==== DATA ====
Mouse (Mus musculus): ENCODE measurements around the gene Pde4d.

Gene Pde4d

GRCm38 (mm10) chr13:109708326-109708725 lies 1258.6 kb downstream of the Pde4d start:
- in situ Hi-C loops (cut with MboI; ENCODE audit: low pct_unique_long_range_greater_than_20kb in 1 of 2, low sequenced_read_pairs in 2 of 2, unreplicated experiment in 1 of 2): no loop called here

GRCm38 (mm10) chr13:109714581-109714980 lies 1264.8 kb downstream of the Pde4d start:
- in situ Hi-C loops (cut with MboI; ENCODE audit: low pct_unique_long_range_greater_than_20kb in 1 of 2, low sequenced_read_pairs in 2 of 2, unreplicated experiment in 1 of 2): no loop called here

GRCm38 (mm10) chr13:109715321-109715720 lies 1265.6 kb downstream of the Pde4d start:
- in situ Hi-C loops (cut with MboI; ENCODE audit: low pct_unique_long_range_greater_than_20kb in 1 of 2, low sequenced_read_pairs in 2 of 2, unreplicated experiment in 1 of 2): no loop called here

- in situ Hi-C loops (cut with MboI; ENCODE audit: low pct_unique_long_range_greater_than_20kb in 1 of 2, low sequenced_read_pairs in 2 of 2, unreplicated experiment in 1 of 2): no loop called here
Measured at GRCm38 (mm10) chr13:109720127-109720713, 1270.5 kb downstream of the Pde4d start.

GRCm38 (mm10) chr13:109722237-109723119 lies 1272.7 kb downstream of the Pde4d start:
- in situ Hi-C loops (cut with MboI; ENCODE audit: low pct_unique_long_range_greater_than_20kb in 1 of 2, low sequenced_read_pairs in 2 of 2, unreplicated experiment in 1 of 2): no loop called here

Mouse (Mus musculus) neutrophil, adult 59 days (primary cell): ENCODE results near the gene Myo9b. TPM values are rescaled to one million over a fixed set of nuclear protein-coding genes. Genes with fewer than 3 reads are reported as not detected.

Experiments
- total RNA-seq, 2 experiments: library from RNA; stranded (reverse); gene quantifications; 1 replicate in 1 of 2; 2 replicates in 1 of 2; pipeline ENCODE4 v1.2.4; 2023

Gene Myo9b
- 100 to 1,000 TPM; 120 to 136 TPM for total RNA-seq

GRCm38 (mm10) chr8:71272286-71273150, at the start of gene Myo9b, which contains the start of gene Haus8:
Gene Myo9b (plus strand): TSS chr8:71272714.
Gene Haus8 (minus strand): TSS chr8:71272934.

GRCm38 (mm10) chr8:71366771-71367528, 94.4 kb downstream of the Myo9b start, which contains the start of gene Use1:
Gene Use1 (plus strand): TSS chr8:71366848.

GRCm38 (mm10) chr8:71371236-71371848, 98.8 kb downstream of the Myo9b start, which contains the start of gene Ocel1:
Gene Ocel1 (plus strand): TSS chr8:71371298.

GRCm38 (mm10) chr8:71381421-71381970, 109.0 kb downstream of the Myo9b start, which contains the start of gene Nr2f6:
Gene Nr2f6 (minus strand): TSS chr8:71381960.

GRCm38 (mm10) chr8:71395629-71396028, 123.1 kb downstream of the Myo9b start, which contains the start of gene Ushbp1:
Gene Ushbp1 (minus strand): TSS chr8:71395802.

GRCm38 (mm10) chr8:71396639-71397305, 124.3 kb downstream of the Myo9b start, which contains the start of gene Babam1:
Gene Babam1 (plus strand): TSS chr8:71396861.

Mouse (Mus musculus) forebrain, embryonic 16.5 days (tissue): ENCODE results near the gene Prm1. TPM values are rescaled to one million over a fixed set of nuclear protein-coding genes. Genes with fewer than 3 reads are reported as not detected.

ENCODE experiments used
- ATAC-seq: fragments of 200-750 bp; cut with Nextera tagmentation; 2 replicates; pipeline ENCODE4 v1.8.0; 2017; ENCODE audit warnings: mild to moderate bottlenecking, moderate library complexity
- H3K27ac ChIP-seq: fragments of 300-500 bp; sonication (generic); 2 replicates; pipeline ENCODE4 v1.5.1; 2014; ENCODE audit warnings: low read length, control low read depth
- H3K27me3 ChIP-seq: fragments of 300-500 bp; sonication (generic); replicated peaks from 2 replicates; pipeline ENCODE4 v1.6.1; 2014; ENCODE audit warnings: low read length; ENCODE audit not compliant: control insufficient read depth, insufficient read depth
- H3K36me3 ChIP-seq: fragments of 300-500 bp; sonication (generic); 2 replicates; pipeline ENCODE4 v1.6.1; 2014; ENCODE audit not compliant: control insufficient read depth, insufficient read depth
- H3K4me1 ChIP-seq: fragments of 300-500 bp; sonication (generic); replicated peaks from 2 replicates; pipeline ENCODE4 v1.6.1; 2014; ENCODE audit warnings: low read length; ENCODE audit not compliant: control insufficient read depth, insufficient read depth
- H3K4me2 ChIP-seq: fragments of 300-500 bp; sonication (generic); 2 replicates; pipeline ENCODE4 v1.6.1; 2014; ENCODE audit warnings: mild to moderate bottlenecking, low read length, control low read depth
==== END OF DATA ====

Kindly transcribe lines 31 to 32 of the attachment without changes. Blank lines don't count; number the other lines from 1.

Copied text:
Mouse (Mus musculus) forebrain, embryonic 16.5 days (tissue): ENCODE results near the gene Prm1. TPM values are rescaled to one million over a fixed set of nuclear protein-coding genes. Genes with fewer than 3 reads are reported as not detected.

ENCODE experiments used